INGINEUS focuses on the evolution of Global Production Networks (GPNs) into Global Innovation Networks (GINs) and the impact this new process of global capitalism has on knowledge-intensive activities in the EU. The project moves beyond traditional studies of the global location of productive activities. It focuses on a much more recent trend, namely the global location of innovation or knowledge intense activities. This global shift has greater implications for the EU than the well-known relocation of production to other geographical areas. This is because it refers to the main factor underlying competitiveness, growth performance and employment in the globalised learning economy, i.e. knowledge.

 The INGINEUS research is structured in 3 sections, each one identifying a core objective:

  • Section 1: Transition of Global Production Networks (GPNs) to Global Innovation Networks (GINs)
  • Section 2: Evolving local capabilties
  • Section 3: Impact and policy

Based on a combination of different methods and a wide industrial coverage (WP2), INGINEUS aims: 

  1. To understand the scope and the determinants of the transition from global production networks to global knowledge and innovation networks at national, regional and firm level (WP3, WP4, WP5)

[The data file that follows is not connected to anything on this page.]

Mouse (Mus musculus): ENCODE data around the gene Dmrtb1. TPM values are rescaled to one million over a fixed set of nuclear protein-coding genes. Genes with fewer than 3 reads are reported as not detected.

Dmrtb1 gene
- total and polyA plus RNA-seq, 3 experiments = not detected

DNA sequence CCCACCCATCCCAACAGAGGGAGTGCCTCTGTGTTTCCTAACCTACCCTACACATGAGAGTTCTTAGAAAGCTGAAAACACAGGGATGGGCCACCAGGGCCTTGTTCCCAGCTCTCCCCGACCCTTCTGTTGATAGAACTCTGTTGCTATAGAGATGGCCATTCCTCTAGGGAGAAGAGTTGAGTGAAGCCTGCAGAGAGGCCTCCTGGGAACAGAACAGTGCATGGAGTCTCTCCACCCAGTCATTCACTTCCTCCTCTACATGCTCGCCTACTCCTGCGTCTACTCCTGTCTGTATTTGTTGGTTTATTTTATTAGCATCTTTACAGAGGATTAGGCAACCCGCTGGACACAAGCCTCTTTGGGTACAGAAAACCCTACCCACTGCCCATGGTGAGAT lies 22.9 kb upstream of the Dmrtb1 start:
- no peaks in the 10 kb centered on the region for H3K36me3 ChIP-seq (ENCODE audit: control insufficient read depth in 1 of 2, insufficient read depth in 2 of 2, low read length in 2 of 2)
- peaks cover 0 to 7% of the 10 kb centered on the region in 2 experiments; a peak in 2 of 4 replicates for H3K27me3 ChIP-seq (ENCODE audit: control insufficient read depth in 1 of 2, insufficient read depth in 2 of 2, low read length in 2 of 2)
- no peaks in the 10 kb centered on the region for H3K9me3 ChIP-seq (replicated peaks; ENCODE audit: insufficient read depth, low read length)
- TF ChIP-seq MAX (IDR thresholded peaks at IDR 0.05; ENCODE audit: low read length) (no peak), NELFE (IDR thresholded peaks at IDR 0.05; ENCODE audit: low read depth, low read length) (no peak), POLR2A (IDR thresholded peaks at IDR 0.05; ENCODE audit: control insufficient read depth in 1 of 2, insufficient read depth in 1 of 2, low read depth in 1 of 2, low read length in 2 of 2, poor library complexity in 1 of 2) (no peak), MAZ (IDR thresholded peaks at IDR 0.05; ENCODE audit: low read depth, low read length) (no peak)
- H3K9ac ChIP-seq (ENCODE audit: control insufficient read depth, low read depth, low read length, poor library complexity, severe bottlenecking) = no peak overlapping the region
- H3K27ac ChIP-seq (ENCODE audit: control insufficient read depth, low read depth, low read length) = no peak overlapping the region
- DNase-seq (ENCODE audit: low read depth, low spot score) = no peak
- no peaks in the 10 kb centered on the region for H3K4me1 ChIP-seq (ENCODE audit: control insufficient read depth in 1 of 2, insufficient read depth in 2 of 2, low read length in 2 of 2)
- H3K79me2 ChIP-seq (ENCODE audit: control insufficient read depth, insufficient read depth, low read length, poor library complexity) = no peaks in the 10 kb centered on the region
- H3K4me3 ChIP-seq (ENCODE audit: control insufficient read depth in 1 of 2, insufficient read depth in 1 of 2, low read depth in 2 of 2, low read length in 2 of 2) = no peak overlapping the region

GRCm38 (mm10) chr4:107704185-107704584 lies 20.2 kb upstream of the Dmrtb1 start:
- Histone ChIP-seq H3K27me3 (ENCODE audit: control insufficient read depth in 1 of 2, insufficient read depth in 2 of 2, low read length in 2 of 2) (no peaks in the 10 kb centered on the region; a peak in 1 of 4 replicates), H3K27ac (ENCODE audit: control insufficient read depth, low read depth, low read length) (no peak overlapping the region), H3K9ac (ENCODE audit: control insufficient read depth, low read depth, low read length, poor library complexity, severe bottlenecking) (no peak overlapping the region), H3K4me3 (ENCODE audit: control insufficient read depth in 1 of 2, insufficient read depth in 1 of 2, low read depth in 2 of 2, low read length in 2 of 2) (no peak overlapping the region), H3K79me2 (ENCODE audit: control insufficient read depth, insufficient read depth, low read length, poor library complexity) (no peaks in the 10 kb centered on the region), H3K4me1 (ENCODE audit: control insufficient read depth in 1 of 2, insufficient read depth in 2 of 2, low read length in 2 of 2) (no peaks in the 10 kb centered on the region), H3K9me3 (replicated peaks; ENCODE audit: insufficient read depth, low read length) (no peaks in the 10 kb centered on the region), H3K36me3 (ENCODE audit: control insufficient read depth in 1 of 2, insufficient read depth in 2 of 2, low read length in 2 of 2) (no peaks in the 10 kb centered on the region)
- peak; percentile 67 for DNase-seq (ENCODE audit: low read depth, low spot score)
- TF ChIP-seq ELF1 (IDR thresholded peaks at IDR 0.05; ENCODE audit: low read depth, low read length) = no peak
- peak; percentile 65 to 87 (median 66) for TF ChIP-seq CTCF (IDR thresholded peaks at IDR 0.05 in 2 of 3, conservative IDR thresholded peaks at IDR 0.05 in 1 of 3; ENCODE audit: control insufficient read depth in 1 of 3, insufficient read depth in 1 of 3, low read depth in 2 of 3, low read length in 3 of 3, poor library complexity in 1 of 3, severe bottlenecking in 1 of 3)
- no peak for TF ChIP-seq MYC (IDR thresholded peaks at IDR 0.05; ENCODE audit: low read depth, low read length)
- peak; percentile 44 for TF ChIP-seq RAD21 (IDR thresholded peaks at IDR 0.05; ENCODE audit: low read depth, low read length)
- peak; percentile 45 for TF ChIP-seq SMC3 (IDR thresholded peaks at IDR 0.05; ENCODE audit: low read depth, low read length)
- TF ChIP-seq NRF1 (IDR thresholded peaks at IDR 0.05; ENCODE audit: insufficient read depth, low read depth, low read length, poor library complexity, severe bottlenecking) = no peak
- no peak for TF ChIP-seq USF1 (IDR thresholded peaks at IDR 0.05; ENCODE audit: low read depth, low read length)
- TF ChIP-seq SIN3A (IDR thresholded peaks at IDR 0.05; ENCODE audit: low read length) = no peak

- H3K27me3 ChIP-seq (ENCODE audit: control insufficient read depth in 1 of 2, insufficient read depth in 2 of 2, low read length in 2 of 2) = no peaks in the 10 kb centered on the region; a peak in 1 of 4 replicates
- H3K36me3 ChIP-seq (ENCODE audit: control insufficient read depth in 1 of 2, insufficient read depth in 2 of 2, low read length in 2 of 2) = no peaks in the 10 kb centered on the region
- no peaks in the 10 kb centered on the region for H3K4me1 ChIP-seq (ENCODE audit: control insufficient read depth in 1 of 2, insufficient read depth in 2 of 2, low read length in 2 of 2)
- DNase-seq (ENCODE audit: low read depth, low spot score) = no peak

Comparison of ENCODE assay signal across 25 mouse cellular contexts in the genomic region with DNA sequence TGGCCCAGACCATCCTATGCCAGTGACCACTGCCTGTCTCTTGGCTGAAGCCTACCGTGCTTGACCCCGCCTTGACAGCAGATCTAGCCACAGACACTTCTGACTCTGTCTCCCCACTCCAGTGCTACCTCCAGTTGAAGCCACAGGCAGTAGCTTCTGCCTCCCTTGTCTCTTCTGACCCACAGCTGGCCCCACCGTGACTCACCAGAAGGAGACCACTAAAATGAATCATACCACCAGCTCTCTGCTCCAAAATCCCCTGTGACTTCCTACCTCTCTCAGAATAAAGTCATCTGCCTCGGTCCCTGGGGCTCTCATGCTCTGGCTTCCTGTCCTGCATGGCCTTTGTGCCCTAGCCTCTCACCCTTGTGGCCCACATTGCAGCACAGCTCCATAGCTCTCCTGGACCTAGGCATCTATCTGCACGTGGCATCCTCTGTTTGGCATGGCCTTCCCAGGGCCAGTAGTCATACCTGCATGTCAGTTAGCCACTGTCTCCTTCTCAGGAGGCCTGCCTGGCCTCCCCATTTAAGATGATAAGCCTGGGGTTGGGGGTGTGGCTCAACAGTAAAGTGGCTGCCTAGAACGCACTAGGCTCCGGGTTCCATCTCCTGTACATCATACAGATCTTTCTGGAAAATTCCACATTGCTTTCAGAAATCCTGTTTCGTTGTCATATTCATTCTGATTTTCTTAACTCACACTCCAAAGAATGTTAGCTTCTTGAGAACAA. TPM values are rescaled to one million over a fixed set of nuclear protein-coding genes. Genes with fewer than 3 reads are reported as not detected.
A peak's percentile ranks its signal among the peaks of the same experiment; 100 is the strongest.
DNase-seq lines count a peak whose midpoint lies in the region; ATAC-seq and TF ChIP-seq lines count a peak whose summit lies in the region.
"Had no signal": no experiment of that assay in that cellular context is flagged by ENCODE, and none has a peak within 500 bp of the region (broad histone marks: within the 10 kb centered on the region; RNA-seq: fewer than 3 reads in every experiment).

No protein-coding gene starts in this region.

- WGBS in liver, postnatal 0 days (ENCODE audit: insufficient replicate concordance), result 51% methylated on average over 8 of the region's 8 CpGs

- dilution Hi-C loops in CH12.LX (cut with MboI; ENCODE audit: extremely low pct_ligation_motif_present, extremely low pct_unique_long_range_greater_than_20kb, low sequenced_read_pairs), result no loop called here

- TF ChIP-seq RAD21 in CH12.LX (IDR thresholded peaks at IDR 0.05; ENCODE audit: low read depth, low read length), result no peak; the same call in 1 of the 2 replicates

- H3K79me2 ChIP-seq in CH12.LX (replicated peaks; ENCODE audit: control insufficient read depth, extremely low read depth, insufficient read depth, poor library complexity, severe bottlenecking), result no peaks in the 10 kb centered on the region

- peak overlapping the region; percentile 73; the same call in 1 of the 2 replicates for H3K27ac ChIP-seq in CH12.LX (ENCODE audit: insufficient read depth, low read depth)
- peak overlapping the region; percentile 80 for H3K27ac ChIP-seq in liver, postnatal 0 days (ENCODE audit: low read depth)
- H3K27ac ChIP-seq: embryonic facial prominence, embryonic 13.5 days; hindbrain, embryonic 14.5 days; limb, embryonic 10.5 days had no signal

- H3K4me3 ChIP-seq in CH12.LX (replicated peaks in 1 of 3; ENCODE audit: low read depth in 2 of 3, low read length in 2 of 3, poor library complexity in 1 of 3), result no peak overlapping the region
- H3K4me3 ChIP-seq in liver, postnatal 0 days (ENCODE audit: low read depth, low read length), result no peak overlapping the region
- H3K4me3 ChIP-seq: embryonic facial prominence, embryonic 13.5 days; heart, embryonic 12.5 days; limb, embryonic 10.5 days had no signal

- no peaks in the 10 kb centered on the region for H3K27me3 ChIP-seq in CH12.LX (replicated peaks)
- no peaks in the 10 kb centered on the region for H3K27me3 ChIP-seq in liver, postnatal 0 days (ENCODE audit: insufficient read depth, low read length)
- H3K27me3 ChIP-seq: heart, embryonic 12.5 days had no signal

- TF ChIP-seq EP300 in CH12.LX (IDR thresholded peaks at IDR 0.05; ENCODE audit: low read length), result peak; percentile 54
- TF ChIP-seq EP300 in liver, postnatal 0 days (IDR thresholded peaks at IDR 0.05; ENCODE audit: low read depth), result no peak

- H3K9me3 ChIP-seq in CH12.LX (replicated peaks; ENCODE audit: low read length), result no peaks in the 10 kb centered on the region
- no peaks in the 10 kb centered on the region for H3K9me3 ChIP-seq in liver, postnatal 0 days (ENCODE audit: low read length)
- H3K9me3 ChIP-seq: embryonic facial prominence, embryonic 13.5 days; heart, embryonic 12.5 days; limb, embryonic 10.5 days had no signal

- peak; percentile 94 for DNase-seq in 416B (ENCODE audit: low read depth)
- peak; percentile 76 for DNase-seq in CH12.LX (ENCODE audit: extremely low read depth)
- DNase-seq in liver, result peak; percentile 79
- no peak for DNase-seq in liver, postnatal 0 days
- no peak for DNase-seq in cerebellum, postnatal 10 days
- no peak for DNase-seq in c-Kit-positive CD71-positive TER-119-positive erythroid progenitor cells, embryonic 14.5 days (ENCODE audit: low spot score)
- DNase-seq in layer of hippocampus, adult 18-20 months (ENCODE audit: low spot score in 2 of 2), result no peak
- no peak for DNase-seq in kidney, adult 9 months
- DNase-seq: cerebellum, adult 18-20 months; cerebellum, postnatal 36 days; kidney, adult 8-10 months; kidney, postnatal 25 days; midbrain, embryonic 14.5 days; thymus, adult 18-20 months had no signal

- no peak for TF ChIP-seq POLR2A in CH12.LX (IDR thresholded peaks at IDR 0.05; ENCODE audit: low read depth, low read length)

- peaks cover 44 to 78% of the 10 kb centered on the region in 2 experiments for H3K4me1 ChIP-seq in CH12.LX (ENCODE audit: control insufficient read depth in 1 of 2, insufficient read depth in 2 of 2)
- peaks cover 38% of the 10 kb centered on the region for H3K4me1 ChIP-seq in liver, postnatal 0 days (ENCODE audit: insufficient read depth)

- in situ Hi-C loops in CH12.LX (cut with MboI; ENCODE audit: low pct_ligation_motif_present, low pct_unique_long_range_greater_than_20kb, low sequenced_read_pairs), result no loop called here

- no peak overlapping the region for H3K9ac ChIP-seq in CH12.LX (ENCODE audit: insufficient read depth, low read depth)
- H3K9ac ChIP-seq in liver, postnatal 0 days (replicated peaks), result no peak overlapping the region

2. To shed light on the microeconomic and systemic dimensions of technological learning, upgrading and globalisation (WP6 and WP7).
  3. To evaluate the long-run costs and benefits of emerging global innovation networks and how their gains are being distributed between European and emerging economies (WP8 and WP9)
  4. To analyse the relevant institutional frameworks for the creation and anchorage of global innovation networks, to finally derive specific policy recommendations for both EU and emerging economies (WP10).


This figure shows the link between work packages and objectives.

In terms of industrial coverage, the macro-economic analysis covers all industrial sectors for which data are available. The micro and meso-economic analysis focuses mainly on three industries:

1. Agro-processing
2. ICT
3. Automotive

The choice of industries is based on three different considerations:

1. Industries differ by the nature of knowledge used in their productive processes
2. Sectors can be differentiated in terms of the drivers of technical change
3. The importance of R&D as an innovation input might differ significantly among industries

It is in the three industries chosen for in-depth micro and meso-economic analysis that emerging economies seem to excel in innovation, thus rapidly increasing their role in Global Innovation Networks (GINs). Conversely, EU firms in the same industries are more likely to be affected by  the increasing presence of firms from emerging economies in the knowledge-intensive activities of the value chain, challenging the core of their competitive advantage.